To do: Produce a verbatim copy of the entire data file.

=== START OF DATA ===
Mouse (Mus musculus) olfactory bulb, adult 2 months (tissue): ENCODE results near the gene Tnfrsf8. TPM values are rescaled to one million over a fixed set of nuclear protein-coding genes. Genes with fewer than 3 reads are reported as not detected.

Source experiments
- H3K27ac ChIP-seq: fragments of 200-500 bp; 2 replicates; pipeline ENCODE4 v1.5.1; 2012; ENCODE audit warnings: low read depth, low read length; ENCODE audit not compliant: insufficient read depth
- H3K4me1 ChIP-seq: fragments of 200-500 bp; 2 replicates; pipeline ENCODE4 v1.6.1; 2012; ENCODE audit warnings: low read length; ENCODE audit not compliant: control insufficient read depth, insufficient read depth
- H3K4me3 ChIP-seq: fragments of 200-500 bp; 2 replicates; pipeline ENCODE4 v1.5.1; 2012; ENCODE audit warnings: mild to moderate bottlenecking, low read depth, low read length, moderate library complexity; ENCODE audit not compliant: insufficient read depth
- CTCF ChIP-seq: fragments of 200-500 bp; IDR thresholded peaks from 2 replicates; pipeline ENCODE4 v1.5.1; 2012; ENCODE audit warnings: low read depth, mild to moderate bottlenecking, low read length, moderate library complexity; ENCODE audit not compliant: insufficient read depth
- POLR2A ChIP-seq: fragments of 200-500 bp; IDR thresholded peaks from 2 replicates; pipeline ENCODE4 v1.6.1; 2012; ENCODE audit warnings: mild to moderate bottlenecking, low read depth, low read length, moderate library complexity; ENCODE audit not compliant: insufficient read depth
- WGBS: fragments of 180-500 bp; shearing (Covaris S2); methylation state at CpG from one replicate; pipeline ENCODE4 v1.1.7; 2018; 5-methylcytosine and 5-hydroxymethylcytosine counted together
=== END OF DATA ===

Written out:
Mouse (Mus musculus) olfactory bulb, adult 2 months (tissue): ENCODE results near the gene Tnfrsf8. TPM values are rescaled to one million over a fixed set of nuclear protein-coding genes. Genes with fewer than 3 reads are reported as not detected.

Source experiments
- H3K27ac ChIP-seq: fragments of 200-500 bp; 2 replicates; pipeline ENCODE4 v1.5.1; 2012; ENCODE audit warnings: low read depth, low read length; ENCODE audit not compliant: insufficient read depth
- H3K4me1 ChIP-seq: fragments of 200-500 bp; 2 replicates; pipeline ENCODE4 v1.6.1; 2012; ENCODE audit warnings: low read length; ENCODE audit not compliant: control insufficient read depth, insufficient read depth
- H3K4me3 ChIP-seq: fragments of 200-500 bp; 2 replicates; pipeline ENCODE4 v1.5.1; 2012; ENCODE audit warnings: mild to moderate bottlenecking, low read depth, low read length, moderate library complexity; ENCODE audit not compliant: insufficient read depth
- CTCF ChIP-seq: fragments of 200-500 bp; IDR thresholded peaks from 2 replicates; pipeline ENCODE4 v1.5.1; 2012; ENCODE audit warnings: low read depth, mild to moderate bottlenecking, low read length, moderate library complexity; ENCODE audit not compliant: insufficient read depth
- POLR2A ChIP-seq: fragments of 200-500 bp; IDR thresholded peaks from 2 replicates; pipeline ENCODE4 v1.6.1; 2012; ENCODE audit warnings: mild to moderate bottlenecking, low read depth, low read length, moderate library complexity; ENCODE audit not compliant: insufficient read depth
- WGBS: fragments of 180-500 bp; shearing (Covaris S2); methylation state at CpG from one replicate; pipeline ENCODE4 v1.1.7; 2018; 5-methylcytosine and 5-hydroxymethylcytosine counted together